Advances in internet surveys and questionnaires

In market research, questionnaire design on April 3, 2013 by sdobney

It’s fair to say that most of the online surveys and questionnaires that are found on the web are still deeply fixed in the form and structure of a paper-based questionnaire, essentially just a translation of what would be done on paper onto screen. There are advances from being computer-aided, like automatic routing and error checking, but by and large the style of most questions is like it would be on paper (though there are still relatively amateur all the questions on one page versions around). This paper-basis doesn’t have to be the case online. We can ask questions, or find things out in different ways and design surveys in ways that are more natural than the straight linear paper version, or that allow for assistance, or for group working for instance.

The bulk of a questionnaire comes through three or four different question formats – single, multiple, text and numeric. These are easy to translate from paper to the screen. But screen-based surveys enables different types of questions to be asked. For instance ranking, timed questions, fly-questions where supplementary questions are displayed if something is clicked on, hot-spot or lassoing, and questions where things move or respond to different types of user interaction. For areas like conjoint analysis and choice research, we have the ability to create choice-exercises which are much more real – for instance closer to shopping sites with options that can be sorted, filtered or probbed for more detail. We can also collect additional data, such as the order in which things are selected, the dwell time or reaction time to a stimulus.

The results can also be aggregated and shared enabling consumers and respondents to comment on other people’s answers, or review an answer they’ve already given based on something we might have shown them, or to see the evolution of a more refined answer over time by inviting respondents back to revisit questions and information and showing them what other people have thought.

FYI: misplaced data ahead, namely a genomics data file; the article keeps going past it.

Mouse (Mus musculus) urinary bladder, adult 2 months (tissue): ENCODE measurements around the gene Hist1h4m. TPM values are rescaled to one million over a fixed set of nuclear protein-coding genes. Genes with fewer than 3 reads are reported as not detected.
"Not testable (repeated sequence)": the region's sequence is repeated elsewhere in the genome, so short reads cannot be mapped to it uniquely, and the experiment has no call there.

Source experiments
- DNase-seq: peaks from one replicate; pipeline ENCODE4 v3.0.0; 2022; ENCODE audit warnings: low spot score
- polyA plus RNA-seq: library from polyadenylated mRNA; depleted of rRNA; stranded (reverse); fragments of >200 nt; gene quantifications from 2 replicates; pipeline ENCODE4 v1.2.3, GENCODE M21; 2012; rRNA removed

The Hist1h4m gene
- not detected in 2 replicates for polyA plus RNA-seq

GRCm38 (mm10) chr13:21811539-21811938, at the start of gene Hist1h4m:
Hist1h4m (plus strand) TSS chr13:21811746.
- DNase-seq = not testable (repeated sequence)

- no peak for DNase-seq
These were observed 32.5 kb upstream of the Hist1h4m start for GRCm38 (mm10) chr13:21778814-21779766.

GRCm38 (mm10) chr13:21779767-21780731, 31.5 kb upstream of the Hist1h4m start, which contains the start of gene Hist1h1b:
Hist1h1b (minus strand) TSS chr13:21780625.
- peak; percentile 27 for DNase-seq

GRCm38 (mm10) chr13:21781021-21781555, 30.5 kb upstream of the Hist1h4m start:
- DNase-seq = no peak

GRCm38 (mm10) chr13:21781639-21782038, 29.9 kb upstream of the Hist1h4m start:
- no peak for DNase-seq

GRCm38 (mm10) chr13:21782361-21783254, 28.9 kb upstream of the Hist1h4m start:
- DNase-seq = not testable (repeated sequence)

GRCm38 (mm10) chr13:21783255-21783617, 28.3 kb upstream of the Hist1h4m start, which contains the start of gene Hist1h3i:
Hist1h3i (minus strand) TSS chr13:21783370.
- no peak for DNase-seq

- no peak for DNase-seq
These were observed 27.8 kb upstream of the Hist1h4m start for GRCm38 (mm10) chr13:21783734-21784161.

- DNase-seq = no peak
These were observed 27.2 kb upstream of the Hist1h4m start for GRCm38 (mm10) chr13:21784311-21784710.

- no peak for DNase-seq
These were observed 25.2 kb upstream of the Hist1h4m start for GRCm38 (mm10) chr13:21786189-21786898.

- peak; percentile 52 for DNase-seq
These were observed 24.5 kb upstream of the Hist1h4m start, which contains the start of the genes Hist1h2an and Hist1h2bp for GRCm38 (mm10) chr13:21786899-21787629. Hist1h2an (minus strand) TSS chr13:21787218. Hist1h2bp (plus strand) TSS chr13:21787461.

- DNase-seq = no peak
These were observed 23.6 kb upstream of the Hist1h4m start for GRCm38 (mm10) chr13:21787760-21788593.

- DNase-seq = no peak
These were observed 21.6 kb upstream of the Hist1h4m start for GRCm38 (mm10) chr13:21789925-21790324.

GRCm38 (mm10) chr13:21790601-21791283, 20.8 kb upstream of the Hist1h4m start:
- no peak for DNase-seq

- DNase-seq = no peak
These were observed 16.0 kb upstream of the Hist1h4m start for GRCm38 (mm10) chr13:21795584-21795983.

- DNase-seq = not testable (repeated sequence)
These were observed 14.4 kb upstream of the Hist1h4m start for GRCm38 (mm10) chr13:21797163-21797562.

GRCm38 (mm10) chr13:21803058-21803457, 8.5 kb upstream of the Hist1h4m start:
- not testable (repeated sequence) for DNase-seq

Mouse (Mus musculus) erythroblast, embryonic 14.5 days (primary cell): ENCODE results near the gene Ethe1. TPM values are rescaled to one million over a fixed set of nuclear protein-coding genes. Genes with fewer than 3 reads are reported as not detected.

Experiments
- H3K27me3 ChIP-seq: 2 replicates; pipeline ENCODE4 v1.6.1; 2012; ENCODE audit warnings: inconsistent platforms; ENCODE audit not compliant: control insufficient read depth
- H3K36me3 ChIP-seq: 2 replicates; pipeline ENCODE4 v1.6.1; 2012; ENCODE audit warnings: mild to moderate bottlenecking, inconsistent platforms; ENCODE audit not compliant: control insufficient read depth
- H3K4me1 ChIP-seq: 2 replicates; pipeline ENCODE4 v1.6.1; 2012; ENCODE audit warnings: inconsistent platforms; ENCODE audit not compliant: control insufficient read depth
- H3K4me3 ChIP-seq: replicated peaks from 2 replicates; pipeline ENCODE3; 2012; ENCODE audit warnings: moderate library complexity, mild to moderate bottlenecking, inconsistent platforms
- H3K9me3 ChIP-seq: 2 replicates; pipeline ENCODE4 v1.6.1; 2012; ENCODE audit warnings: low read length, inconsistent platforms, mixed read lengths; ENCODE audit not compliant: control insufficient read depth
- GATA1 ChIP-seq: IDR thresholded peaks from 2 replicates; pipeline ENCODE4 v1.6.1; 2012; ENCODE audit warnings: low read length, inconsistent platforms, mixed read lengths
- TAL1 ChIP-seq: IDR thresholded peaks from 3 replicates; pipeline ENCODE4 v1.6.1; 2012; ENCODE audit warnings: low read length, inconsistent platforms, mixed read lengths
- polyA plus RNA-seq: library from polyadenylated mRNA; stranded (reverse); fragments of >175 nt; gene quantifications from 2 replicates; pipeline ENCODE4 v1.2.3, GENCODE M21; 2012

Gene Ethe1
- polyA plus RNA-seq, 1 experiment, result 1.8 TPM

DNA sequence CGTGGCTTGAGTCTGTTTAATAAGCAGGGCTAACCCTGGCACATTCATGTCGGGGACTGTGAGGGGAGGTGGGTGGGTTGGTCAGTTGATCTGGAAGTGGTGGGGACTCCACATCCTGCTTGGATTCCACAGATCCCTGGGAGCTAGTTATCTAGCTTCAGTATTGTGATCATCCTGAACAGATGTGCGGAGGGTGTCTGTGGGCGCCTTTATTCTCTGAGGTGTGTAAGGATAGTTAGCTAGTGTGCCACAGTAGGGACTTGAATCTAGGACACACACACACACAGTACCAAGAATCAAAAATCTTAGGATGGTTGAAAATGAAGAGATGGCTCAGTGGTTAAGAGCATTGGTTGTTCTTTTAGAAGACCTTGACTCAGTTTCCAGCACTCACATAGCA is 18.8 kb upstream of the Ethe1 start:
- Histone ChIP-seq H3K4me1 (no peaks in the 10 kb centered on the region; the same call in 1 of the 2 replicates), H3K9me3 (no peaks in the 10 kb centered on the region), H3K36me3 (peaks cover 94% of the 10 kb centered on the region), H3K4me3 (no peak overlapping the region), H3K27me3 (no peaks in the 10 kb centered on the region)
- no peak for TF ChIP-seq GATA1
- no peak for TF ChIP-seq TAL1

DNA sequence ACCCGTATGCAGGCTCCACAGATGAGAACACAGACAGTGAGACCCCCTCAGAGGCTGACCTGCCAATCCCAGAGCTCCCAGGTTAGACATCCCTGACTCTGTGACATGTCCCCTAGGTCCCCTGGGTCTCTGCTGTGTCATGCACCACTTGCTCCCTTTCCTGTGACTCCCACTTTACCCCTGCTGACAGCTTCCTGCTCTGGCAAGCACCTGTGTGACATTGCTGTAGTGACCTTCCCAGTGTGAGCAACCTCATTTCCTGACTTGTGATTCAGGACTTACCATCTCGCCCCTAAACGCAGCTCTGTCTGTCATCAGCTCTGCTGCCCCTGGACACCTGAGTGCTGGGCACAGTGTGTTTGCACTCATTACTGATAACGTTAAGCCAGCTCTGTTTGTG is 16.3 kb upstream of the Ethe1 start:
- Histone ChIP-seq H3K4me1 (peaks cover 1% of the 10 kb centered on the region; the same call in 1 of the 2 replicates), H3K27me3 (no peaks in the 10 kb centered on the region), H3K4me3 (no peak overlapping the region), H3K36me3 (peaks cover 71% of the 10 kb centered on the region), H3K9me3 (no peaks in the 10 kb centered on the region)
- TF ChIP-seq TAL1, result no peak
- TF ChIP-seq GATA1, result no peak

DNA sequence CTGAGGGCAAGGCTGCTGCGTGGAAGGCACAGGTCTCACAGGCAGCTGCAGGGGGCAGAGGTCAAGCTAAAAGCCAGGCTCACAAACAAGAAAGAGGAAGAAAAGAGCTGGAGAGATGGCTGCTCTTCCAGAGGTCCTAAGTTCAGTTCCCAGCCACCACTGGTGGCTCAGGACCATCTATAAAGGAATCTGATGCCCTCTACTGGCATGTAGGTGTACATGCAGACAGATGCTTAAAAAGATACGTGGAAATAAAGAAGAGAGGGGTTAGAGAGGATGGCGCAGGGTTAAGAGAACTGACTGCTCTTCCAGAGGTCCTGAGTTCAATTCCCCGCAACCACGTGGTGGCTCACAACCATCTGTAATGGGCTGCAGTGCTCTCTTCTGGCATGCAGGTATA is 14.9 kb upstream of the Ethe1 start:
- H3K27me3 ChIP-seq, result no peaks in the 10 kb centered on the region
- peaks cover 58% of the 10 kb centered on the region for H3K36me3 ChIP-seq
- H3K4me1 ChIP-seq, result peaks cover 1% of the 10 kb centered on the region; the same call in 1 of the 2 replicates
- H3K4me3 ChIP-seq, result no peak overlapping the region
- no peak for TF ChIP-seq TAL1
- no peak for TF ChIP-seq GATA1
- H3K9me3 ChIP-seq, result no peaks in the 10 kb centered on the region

In fact, we can also do this encouraging collaborative survey taking. At it’s simplest level we can involve an interviewer on the phone and a questionnaire/prompt material on-screen. The questions can be customised and shown to the respondent (eg a fully customised conjoint or configurator type question), while the interviewer on the phone gathers more colour and detail from the respondent. But this could also be several people working together to ‘solve’ a question – giving input that exposes the decision making process, while also answering the questions.

It’s not all plain sailing though. More advanced questions and tools face challenges working across different browsers and platforms. Solutions which use Flash may not work on iPads or Macs. And answers that need drag and drop are more cumbersome on tablets where click-to-action works better.

But as surveys become another means of communication between a company and its customers or potential customers, it should also be clear that customers will judge the company on the style and quality of the questionnaire much as they would do for any other form of communication.


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